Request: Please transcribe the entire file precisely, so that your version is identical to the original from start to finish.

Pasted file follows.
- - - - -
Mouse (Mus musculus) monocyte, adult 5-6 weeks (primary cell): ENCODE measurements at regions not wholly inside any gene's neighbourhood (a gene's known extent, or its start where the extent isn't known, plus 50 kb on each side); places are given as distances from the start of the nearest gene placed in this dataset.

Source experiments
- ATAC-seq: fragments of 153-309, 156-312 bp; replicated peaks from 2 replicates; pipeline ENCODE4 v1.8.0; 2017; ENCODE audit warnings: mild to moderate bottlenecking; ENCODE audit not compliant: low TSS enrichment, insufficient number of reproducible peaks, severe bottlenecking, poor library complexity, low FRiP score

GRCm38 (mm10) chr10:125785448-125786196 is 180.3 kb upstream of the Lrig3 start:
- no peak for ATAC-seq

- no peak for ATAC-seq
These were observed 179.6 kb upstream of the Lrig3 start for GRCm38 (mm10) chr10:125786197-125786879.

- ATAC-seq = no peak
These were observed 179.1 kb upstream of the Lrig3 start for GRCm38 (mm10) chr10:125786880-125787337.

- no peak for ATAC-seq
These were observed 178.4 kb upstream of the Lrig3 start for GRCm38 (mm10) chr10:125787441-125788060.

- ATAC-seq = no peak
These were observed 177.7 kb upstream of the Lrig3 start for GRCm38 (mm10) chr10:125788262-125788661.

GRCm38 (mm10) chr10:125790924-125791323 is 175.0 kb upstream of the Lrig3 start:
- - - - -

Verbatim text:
Mouse (Mus musculus) monocyte, adult 5-6 weeks (primary cell): ENCODE measurements at regions not wholly inside any gene's neighbourhood (a gene's known extent, or its start where the extent isn't known, plus 50 kb on each side); places are given as distances from the start of the nearest gene placed in this dataset.

Source experiments
- ATAC-seq: fragments of 153-309, 156-312 bp; replicated peaks from 2 replicates; pipeline ENCODE4 v1.8.0; 2017; ENCODE audit warnings: mild to moderate bottlenecking; ENCODE audit not compliant: low TSS enrichment, insufficient number of reproducible peaks, severe bottlenecking, poor library complexity, low FRiP score

GRCm38 (mm10) chr10:125785448-125786196 is 180.3 kb upstream of the Lrig3 start:
- no peak for ATAC-seq

- no peak for ATAC-seq
These were observed 179.6 kb upstream of the Lrig3 start for GRCm38 (mm10) chr10:125786197-125786879.

- ATAC-seq = no peak
These were observed 179.1 kb upstream of the Lrig3 start for GRCm38 (mm10) chr10:125786880-125787337.

- no peak for ATAC-seq
These were observed 178.4 kb upstream of the Lrig3 start for GRCm38 (mm10) chr10:125787441-125788060.

- ATAC-seq = no peak
These were observed 177.7 kb upstream of the Lrig3 start for GRCm38 (mm10) chr10:125788262-125788661.

GRCm38 (mm10) chr10:125790924-125791323 is 175.0 kb upstream of the Lrig3 start: